The leaves of some deciduous trees, such as Boxelder (Acer negundo), which grow in riparian drainages, begin changing color. The reason for this early change in creekside vegetation is partly that high elevation creeks act as cold-air drainages in which colder (and therefore heavier) air flows down them, creating colder environments than in adjacent uplands. This is one of the ways in which the earliest effects of autumn migrate from the highlands to the lowlands.

Convergent Lady Beetles (Hippodamia convergens) gather in the tens of thousands in crevices in rocks and plants in the high mountains.

Snowberry shrubs bear their white berries. These berries are not edible for humans, but many other mammals, and some birds, eat them through the winter.

Visit: Dandrea Trail, No. 285.


Ponderosa Pine forests

Yarrows (Achillea millefolium) are flowering. This is one of the most storied of our plants and has been used as a medicinal plant by many cultures, dating reliably back to the Neanderthals. In ancient Greek lore Yarrow appeared from the scrapings of Achilles’ spear (hence the genus name), and was used to heal Telephus’ wound, and has since been used for everything from immune support to wound treatment to small pox.*

Golden Columbine (Aquilegia crysantha) flowers by cooler mountain streamsides, while sedges bear their seeds and Wright’s Deervetch (Lotus wrightii) continues to flower. Other flowers include Scarlet Gilia (Ipomopsis aggregata), Scruffy Clover (Dalea albiflora), Silverstem Lupine (Lupinus argenteus), and Wild Geranium (Geranium caespitosum), and many others.

Coffeeberry (Rhamnus californica) bears its delicious black fruits. The fruits have a sweet coffee flavor and a large coffee-bean-like seed.*

Scarlet Creeper (Ipomoea cristulata) begins growing. Look for vines growing with two different types of leaves—one is horned and bi-lobed, while the other is longer and trident-shaped. By fall these vines will cover large areas.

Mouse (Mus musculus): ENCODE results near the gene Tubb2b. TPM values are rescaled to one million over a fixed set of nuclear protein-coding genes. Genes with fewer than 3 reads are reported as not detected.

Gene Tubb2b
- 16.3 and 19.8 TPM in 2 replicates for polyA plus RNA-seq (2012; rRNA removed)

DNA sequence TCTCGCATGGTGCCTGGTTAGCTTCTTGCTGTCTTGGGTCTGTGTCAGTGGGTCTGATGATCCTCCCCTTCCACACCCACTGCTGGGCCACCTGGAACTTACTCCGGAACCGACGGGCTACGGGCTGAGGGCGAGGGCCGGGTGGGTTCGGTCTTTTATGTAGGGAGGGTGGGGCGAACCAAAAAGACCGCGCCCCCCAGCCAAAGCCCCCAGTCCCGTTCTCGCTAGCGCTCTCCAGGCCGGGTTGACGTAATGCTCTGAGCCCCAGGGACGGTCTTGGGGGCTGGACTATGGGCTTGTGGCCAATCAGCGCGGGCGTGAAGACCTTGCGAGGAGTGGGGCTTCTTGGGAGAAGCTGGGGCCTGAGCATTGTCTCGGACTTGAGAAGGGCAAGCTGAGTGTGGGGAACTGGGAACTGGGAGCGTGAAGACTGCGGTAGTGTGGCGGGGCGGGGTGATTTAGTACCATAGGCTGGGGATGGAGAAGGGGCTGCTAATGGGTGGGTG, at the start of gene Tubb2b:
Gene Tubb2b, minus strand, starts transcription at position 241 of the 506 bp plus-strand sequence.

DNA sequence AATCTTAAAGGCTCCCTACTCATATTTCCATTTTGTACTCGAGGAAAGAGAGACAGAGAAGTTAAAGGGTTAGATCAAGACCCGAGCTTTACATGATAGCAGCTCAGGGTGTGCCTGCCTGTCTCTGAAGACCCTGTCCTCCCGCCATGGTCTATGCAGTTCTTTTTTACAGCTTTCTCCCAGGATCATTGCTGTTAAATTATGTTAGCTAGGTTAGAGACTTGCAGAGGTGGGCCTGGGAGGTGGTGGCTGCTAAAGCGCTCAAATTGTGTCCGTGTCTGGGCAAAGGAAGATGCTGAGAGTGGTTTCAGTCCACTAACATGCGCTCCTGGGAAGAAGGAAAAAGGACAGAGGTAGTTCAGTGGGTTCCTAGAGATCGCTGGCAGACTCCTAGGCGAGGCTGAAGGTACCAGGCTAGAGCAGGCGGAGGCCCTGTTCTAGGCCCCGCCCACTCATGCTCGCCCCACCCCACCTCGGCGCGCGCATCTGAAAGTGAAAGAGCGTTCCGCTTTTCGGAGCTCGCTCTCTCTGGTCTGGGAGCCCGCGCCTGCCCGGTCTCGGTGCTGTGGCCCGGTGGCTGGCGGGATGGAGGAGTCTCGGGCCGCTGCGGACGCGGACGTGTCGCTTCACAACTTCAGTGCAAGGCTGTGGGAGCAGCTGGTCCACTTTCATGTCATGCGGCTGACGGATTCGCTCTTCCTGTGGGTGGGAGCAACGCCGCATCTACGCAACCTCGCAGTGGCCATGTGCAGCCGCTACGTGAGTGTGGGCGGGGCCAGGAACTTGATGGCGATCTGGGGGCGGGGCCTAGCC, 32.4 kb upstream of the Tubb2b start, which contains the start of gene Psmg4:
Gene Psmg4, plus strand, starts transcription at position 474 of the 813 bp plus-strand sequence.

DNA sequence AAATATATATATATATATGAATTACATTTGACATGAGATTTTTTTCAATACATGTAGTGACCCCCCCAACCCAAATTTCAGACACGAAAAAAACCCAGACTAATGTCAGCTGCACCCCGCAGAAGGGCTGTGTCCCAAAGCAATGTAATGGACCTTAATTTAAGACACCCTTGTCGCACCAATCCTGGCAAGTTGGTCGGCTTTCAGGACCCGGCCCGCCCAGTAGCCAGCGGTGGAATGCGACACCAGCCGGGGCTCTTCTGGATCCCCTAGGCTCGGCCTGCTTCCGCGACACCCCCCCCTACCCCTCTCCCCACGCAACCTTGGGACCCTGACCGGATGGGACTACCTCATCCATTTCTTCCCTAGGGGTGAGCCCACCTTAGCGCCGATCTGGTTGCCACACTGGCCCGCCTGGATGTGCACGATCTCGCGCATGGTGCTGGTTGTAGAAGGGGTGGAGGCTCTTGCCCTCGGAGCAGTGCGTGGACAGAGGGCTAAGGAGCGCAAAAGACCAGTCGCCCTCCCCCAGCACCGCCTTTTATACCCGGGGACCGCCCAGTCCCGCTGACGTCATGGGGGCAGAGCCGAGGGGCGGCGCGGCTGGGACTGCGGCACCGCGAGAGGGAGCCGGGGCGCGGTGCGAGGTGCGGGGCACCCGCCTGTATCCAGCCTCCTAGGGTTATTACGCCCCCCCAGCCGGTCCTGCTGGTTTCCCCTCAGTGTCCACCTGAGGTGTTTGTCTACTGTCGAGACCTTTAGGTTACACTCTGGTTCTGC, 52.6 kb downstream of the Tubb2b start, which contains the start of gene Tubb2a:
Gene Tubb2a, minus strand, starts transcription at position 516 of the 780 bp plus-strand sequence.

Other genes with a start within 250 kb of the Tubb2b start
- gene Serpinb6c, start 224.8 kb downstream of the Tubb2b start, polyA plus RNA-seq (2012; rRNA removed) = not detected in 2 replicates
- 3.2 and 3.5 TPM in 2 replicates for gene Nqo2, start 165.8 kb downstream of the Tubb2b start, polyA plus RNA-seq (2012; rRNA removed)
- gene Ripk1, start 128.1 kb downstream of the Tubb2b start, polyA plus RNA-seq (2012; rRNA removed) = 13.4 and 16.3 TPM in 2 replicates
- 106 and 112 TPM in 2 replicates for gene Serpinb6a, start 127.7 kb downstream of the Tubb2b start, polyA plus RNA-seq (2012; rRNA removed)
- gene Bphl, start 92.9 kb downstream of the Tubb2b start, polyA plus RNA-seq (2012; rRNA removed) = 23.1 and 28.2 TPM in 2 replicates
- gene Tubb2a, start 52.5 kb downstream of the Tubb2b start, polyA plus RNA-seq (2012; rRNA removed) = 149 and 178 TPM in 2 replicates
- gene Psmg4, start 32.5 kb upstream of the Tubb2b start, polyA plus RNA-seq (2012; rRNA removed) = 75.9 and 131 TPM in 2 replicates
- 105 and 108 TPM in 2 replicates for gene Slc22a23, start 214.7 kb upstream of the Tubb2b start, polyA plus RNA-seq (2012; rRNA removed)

Visit: Aspen Creek Trail, No. 48.


Pine-Oak woodlands

• Many different types of “June beetles” fly now. Our most distinctive species is the Ten-lined June Beetle (Polyphylla decemlineata), of the scarab family, which is often drawn to porchlights.
• Arizona Walnut (Juglans major) seeds mature on these elegant, uncommon trees. These nuts have served as valuable food sources for many indigenous groups, and the husks can be made into a deep black paint.*
• Chokecherries (Prunus virginiana) are fruiting. These fruits can be small and tart or large and sweet, depending on the year. When they are larger, they rival store-bought cherries for sweetness, and outdo them for flavor.*
• Oaks of all species bear their acorns, providing the largest overall food crop of the year for mammals and birds, most notably the Acorn Woodpecker.
• Deep blue-purple four o’clocks (Mirabilis spp.) flower on hillsides.

Visit: Miller Creek Trail, No. 367.


Pinyon-Juniper woodlands

• Fendler’s Redroot (Ceanothus fendleri) continues to flower, along with Mountain Mahogany (Cercocarpus montanus).
• Sacred Datura (Datura wrightii) flowers exuberantly in the evenings. These large white trumpet-flowers glow in the dusk, attracting moths and bats. This species has been mistakenly described as having hallucinogenic properties, a piece of terrible misinformation that has resulted in many poisonings and some permanent blindness. No part of Datura should EVER be ingested.
• Our several species of brickellbush (Brickellia spp.) begin flowering. These inconspicuous flowers are not often seen, but their extraordinary aroma suffuses the dusk air. Arizona is home to more than two dozen species of Brickellia, several of which have been found to be very effective in the treatment of certain types of diabetes.

Visit: Juniper Springs Trail, No. 2.



Yellow and white species of evening primroses (Oenothera spp.) flower exuberantly and are visited by White-lined Sphinx Moths (Hyles lineata), which are often mistaken for small hummingbirds.